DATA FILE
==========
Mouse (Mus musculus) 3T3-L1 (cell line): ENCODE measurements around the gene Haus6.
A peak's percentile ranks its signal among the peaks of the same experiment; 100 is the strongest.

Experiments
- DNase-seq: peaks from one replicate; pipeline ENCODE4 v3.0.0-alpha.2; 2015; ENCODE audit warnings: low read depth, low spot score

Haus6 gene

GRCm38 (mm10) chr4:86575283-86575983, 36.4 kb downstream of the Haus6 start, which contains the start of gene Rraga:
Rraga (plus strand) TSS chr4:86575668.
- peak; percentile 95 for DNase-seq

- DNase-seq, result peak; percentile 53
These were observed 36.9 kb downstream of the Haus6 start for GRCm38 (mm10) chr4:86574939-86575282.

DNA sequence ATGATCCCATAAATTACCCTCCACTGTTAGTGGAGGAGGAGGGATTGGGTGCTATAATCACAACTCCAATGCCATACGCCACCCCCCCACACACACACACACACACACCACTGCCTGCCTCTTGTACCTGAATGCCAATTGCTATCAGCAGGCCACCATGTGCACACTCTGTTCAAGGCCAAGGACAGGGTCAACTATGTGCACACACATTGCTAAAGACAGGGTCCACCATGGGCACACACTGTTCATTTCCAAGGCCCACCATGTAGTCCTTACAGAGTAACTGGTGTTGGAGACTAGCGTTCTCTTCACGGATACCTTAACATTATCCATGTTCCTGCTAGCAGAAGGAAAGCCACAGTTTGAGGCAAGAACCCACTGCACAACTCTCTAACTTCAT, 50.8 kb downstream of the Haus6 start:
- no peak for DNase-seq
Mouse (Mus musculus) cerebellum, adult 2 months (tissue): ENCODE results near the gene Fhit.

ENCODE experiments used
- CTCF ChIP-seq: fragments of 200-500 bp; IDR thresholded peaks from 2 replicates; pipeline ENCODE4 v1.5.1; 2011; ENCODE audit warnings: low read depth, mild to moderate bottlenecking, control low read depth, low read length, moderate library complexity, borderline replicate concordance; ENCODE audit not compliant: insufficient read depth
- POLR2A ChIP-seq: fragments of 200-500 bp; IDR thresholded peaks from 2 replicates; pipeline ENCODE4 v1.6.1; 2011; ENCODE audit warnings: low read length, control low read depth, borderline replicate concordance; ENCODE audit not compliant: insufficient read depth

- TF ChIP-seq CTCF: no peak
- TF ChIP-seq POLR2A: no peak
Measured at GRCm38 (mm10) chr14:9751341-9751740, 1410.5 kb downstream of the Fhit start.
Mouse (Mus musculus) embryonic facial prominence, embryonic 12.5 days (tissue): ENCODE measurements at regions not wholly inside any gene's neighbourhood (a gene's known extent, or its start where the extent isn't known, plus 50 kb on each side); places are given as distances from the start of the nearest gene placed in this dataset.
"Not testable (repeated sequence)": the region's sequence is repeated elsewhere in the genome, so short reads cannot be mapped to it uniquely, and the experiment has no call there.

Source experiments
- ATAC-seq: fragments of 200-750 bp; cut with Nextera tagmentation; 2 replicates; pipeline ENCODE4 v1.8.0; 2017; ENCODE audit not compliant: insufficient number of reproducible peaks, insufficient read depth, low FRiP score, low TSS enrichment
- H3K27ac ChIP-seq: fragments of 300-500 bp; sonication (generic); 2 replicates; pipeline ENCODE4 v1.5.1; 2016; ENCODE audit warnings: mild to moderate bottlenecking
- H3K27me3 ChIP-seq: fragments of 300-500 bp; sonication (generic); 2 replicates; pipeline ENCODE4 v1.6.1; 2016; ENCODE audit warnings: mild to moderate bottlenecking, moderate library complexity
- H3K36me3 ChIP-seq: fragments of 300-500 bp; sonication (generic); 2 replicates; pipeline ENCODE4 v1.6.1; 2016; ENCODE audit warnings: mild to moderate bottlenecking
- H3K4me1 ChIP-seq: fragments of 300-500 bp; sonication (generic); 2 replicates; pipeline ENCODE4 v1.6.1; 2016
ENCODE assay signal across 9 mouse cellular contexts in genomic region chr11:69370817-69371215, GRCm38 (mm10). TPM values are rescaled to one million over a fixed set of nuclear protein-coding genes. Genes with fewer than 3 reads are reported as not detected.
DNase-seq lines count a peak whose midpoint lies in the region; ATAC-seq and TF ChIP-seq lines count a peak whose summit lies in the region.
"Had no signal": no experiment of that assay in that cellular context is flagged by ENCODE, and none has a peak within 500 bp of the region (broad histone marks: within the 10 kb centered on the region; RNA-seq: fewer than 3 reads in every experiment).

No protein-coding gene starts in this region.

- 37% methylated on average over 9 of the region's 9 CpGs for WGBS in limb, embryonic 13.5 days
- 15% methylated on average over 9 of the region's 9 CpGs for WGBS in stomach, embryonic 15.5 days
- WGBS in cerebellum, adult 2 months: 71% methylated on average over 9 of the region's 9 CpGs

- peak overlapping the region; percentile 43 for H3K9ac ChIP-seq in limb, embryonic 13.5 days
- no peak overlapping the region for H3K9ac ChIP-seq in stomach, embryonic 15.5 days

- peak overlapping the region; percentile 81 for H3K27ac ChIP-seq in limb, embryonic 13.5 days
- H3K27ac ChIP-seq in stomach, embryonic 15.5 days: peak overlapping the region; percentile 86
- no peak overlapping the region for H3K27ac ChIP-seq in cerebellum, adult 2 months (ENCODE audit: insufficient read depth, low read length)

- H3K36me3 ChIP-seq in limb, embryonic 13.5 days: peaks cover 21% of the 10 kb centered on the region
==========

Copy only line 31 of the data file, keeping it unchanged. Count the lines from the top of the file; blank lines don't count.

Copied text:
No protein-coding gene starts in this region.